dealing with stress
Health, Beauty + Style, What's On Our Mind

Stress – it’s much more than you might think, and yes it’s bloody stressful!

Nat Kringoudis by Nat Kringoudis
August 15th, 2014
dealing with stress

Seems when we are asked the question, “are you stressed?” there are two default answers.

I find, it’s either a straight up “No” (cough bull crap), or patients equally tell me they feel they manage their stress ok.  Both of these responses lead me to the same conclusion – we are totally unknowing when it comes to what stress actually is – we think we’re doing a good job of dealing with it, yet we are completely unaware of what it stress really means.

In this current age, we are living in the height of a stress epidemic, and it’s running its ugly self absolutely rife through us all. Once it was all kinds of hip & wall street-esque for us to be ‘busy,’ it gave us a sense of worth & importance to be ‘busy’ and no one batted a smoky eyelid.

Now days, stress isn’t a by product of our status, but rather a reality of common everyday modern day life – sad, boring and true.  Unfortunately we’re not designed to work this way, stress is making us sick, overweight, tired, hormonally challenged, infertile and depressed.

Whilst we can recgonised that stress is an issue, we’re not really taught much about what it actually is and most importantly how to cope. For want of a less dramatic visual, we are currently drowning in stress, and it’s very easy to get sucked into the vortex of it, and almost near impossible to crawl out of stress’ clutches.

Perhaps you’re not sure if you are stressed?  I’m always over here banging the beat of my drum, empowering women (and men) to get a grasp on their own wellbeing, but it’s so important we learn to listen to what our bodies are telling us, to be able to identify glitches as they arrive and take our own wellness seriously.

Nobody else really should have more of a vested interest in your health, than yourself, but it can be tricky to decipher what’s going on inside, especially when we are under the pump.

So there are a few key things I like to help patients look out for when trying to recognise stress.

+ you’re recurrently unwell

+ you have digestive issues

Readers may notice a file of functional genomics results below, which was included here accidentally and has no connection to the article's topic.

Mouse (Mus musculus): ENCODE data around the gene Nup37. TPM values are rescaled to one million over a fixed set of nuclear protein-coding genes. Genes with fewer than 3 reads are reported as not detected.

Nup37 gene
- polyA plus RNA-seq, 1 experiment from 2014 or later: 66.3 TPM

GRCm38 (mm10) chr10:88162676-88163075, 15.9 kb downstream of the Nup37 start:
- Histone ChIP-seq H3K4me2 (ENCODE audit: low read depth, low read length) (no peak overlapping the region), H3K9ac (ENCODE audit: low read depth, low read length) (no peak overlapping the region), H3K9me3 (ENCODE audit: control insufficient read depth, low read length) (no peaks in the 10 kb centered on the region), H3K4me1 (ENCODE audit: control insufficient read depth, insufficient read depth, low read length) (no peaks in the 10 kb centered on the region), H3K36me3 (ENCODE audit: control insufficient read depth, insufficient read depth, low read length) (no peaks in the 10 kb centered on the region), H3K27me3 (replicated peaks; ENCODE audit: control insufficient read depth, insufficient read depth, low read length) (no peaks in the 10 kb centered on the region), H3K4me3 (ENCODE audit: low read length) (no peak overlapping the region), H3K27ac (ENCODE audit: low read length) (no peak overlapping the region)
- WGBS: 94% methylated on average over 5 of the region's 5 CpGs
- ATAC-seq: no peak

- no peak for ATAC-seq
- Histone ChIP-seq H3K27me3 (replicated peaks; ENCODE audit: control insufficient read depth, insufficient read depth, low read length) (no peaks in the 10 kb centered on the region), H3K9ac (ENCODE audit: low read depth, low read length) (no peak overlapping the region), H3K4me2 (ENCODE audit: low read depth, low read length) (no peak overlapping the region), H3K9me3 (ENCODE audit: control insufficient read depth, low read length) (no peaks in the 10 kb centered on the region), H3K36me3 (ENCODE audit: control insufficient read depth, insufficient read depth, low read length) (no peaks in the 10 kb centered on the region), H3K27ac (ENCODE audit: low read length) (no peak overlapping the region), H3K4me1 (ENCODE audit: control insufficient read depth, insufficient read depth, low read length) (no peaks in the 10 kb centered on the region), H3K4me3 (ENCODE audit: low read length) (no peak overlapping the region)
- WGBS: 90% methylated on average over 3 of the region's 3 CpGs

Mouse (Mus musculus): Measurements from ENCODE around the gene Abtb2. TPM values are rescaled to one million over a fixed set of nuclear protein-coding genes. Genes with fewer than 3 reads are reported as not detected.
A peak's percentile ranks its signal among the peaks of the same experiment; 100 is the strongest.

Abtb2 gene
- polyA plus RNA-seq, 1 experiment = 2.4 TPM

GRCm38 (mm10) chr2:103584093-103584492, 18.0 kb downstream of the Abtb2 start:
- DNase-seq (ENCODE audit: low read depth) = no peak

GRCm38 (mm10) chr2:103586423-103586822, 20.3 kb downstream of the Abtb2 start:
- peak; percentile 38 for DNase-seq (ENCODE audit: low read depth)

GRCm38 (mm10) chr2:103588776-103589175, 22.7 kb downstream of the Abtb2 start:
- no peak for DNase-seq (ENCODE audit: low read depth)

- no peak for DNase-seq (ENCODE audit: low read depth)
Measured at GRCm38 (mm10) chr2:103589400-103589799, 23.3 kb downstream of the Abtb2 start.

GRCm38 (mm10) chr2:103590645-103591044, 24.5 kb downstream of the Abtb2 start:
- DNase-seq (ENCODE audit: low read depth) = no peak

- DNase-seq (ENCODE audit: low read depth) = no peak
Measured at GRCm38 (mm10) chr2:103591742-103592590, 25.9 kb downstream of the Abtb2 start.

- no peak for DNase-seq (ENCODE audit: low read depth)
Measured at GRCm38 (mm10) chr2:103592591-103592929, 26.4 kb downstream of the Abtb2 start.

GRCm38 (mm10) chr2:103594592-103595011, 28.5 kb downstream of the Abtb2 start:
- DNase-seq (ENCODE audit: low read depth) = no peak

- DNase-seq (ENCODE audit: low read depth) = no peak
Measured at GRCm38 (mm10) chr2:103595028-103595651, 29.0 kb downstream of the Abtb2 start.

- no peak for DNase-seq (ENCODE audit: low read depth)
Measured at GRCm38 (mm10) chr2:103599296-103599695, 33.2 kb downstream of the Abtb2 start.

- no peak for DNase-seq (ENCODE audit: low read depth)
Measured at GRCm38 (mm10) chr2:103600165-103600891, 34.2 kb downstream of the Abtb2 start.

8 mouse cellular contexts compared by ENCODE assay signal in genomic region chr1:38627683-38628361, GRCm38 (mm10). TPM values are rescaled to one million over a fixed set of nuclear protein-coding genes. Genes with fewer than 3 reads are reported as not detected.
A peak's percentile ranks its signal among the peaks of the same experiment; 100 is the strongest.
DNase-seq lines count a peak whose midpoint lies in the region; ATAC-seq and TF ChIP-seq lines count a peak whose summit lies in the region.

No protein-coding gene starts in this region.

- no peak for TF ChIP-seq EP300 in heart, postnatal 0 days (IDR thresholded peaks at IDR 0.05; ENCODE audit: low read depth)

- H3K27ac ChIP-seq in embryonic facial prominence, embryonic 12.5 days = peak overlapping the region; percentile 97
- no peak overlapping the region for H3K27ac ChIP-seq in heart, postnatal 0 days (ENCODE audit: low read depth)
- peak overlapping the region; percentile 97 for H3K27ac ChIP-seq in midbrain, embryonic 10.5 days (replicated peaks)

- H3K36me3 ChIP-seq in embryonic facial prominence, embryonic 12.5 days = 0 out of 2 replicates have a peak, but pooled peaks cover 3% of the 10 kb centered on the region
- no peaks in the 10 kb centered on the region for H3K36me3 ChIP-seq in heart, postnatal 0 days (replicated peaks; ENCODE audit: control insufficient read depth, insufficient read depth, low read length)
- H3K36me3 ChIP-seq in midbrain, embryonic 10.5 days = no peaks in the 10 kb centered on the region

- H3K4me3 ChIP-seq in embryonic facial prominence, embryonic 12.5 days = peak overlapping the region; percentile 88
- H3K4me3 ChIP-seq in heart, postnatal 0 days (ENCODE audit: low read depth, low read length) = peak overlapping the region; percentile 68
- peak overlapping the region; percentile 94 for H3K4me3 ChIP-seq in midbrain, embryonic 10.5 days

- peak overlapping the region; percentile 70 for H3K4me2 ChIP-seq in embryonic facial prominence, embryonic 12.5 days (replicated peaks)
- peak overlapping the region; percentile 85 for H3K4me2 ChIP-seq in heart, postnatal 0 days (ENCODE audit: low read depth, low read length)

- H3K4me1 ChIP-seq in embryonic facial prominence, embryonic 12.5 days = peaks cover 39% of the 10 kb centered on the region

+ you’re gaining weight very easily

+ insomnia is common

+ you have continual body aches or pains

+ headaches are frequent

+ your eyes feel like they are being pulled back by rubber bands

stress headaches

+ your menstrual cycles are all over the shop or non existent

+ you’re very tired

There are some very simple solutions we can all implement into our lives to help us manage stress.  Here are my favorites:

+ Take a bath.  Research shows that the warmth and fluidity of the water help to release serotonin, the feel good hormone.  This helps to chill out the stress hormones (cortisol and adrenalin).  It’s a very simple technique that really makes for a huge difference.

+ Mindfully eat.  Eating fast and junky foods places unnecessary load on your digestive system.  Fueling your body with foods full of antioxidants (think bright colourful veggies) helps the body to mop up damage from environmental toxins.  If the body doesn’t have adequate vitamins and minerals, it can’t run well.  It’s pretty simple and very easy to implement.

+ Get laughing and be social.  Get out more, spend time with friends.  Getting your giggle on has been proven to reduce cortisol (the stress hormone) by almost 40%.  It too helps to release serotonin and increases blood flow which helps to deliver more nutrients and oxygen to your insides.  It’s also an immune boost too!

dealing with stress

+ Get it out.  Writing down your thoughts, planning and journaling are all great ways of getting worries, thoughts and ideas out of your head.  Making lists is another great way to ensure you can calm down the mind a little too.

These are just a few super simple solutions we can all easily implement immediately.  Obviously there are some cases of ‘serious stressors’, but it’s important for anyone facing any kind of stress, to keep things as simple and realistic as possible, everybody will benefit from lightening things up a little and learning some powerful skills in stress management.

It’s important we really understand what’s going on with stress and not push it aside, to a place where it can manifest and become a dangerous illness.


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